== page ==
“It wasn’t about money,” James Gleick said. “Well,” he added, “of course it’s about money.”
Mr. Gleick, a freelance writer and former New York Times reporter, was discussing a pending bounty in the write-for-hire community: On March 23, a group of publishers and database companies including The New York Times, Time Inc. and Lexis Nexis agreed to pay as much as $18 million to settle a long-running class-action suit over freelancers’ rights to articles in electronic archives.
For the most prolific writers, individual payouts could top out above $100,000.
The settlement would mark the end of a four-year copyright-infringement case, in which three national writers’ organizations and 21 writers sued the country’s largest newspaper and magazine publishers and 13 major electronic database companies. The class action covers more than 10,000 freelancers.
“We believe this to be the largest settlement on behalf of freelance writers ever,” said Paul Aiken, executive director of the Authors Guild, which filed the suit along with the National Writers Union, the American Society of Journalists and Authors, and 21 named plaintiffs.
The agreement, which will be presented for preliminary approval at a hearing on March 31 before federal District Court judge George Daniels, guarantees a minimum pay package of $10 million and a maximum of $18 million, to be divided among freelancers whose work was included in electronic databases without their permission.
Besides Lexis Nexis, database companies involved include Proquest, Dow Jones and West Group-as well as The Times, whose online archives include more than 100,000 articles written by some 27,000 freelance writers. The Times and The San Diego Union-Tribune are also liable on the print-publishing side, joining publishers including Time Inc., the Washington Post Company and the Hearst Corporation.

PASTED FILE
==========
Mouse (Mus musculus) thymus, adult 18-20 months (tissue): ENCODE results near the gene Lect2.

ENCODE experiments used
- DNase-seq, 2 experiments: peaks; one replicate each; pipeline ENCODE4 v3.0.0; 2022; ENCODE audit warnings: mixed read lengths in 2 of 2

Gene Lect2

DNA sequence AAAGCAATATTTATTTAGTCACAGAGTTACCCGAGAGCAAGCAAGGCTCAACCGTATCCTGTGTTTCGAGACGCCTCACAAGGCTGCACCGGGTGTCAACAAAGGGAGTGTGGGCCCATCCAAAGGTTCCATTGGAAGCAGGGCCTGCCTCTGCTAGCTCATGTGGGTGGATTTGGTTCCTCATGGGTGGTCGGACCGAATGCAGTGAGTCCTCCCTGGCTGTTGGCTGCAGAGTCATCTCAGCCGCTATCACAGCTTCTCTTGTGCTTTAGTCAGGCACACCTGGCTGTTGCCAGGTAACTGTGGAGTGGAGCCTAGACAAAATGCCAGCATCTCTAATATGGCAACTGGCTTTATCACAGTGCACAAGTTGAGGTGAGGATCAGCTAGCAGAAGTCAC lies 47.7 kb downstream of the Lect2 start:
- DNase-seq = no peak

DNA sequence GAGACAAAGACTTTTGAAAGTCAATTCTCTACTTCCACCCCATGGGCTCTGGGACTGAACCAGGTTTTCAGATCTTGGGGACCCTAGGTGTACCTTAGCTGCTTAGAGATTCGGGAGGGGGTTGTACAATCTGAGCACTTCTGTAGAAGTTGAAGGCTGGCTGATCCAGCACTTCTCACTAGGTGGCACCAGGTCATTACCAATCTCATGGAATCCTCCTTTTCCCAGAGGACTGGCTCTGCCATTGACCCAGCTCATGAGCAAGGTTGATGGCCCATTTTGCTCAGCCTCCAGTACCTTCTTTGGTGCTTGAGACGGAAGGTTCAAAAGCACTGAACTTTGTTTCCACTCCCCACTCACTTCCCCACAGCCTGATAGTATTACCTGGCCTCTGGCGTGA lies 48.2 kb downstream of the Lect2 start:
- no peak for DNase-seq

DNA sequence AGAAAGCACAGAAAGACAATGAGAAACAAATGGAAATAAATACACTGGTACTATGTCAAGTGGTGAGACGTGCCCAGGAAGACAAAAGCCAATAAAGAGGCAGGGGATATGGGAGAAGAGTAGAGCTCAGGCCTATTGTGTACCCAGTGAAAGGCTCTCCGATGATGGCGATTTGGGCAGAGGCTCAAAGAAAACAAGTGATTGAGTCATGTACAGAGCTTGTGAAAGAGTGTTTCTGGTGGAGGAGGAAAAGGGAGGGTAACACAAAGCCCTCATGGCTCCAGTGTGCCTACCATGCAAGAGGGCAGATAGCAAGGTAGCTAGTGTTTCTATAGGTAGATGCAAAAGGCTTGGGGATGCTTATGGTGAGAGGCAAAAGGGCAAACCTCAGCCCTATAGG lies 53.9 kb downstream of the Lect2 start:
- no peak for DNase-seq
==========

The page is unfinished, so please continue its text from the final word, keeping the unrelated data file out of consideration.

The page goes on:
“I think [the publishers] were a little too greedy,” said Mr. Gleick, who is one of the named plaintiffs in the suit. “I did feel from the beginning, on the basic fact, on the basic merits of the case, it’s an open-and-shut case.”
The named plaintiffs-a list also featuring Ms. founding editor Letty Cottin Pogrebin, investigative journalist Gerald Posner and novelist E.L. Doctorow-filed as representatives of the class of writers who had formally registered copyrights on their work before it was archived. They each stand to collect $2,000 on top of the piece-by-piece payout for individual works deemed to have been infringed upon.
“The key thing is, this settlement provides money right away into our writers’ pockets,” said Gerard Colby, president of the National Writers Union.
So is Mr. Gleick pricing plasma TV’s? “I haven’t thought about it,” Mr. Gleick said. “The true answer is that the point of this suit is that this was money we were entitled to. It’s how writers make their living.”
Mr. Gleick, who worked for 10 years as an editor and reporter at the paper and currently writes for the Times Magazine on a freelance basis, said the issue of copyright infringement trumped his personal affinity for The Times.
“Well, it’s hard for me to piss on The Times,” Mr. Gleick said. “I still love The Times, and I have relationships with people there, and it was difficult for me to line up against them in this case while I was working with the editors there I respect so much. But I did, because I felt I had to.”
“We are pleased that this issue has been resolved and believe the agreement is fair to all parties involved,” Times spokesperson Catherine Mathis said. ” The Times has long valued its relationship with the freelancer community and we look forward to continued collaboration.”
The case was born out of battles that began more than a decade ago, pitting freelancers against publishers who had begun drawing revenue from online archives of previously published material. Writers maintained that such archives amounted to re-publication, for which they were owed new pay.
In June 2001, the Supreme Court established a precedent on the subject, ruling 7-2 in Tasini vs. New York Times that writers, not publishers, retain the rights to sell freelance works to electronic databases. That case had begun in 1993, when Jonathan Tasini, then president of the National Writers Union, sued the New York Times Company, Newsday and Time Inc.
In August 2004, five named plaintiffs in the Tasini case were awarded $17,000 each in their settlement with the defendants.